A senior Australian police officer proposed Thursday a phone app to record sexual consent sayinmg it will increase sex-crime conviction rates.

According to New South Wales state Police Commissioner Mick Fuller, dating apps have brought couples together and the same technologies can provide clarity of sexual consent, too.

"Consent can't be implied," Fuller wrote in News Corp. newspapers. "Consent must be active and ongoing throughout a sexual encounter."

Fuller said the number of sexual attacks reported in Australia's most populous state was growing - but there was a 2% prosecution success rate only. This suggests the system was failing.

However, reactions to the consent app have been dismissive or skeptical.

Catherine Lumby, a Sydney University professor who specializes in ethics and accountability, called the notion of a consent app "naive." She said the app was a quick fix that ignored the situations surrounding sexual assaults.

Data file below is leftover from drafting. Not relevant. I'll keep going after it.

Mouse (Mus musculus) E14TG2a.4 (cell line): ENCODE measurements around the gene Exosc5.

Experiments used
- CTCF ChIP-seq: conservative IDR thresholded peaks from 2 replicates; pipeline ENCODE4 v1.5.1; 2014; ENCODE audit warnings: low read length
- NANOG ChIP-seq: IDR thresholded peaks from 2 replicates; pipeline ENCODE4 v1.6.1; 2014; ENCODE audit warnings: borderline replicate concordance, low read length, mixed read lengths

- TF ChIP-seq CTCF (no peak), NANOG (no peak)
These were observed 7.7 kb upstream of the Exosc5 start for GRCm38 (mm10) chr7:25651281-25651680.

According to Dr. Andrew Dyer, senior law lecturer at the University of Sydney, a consent app would do more harm than good.

"The proposal is well-intentioned (but) it would seem that the perpetrators of sexual assault might well gain more protection from this than victims," Dyer said.

Denmark launched a consent app. However, the iConsent app has had fewer than 5,000 downloads, according to mobile intelligence site Sensor Tower.

On Monday, more than 100,000 women protested across Australia - demanding justice and condemning misogyny and dangerous workplace cultures.

Australia's attorney general has denied an allegation he raped a 16-year-old 33 years ago and a former government employee said she was raped two years ago by a colleague in a minister's Parliament House office.

The New South Wales Law Reform Commission tabled proposals in November including one stating sexual consent should not be presumed merely because an individual did not physically or verbally refuse.

Fuller believes his suggestion would gain traction over time.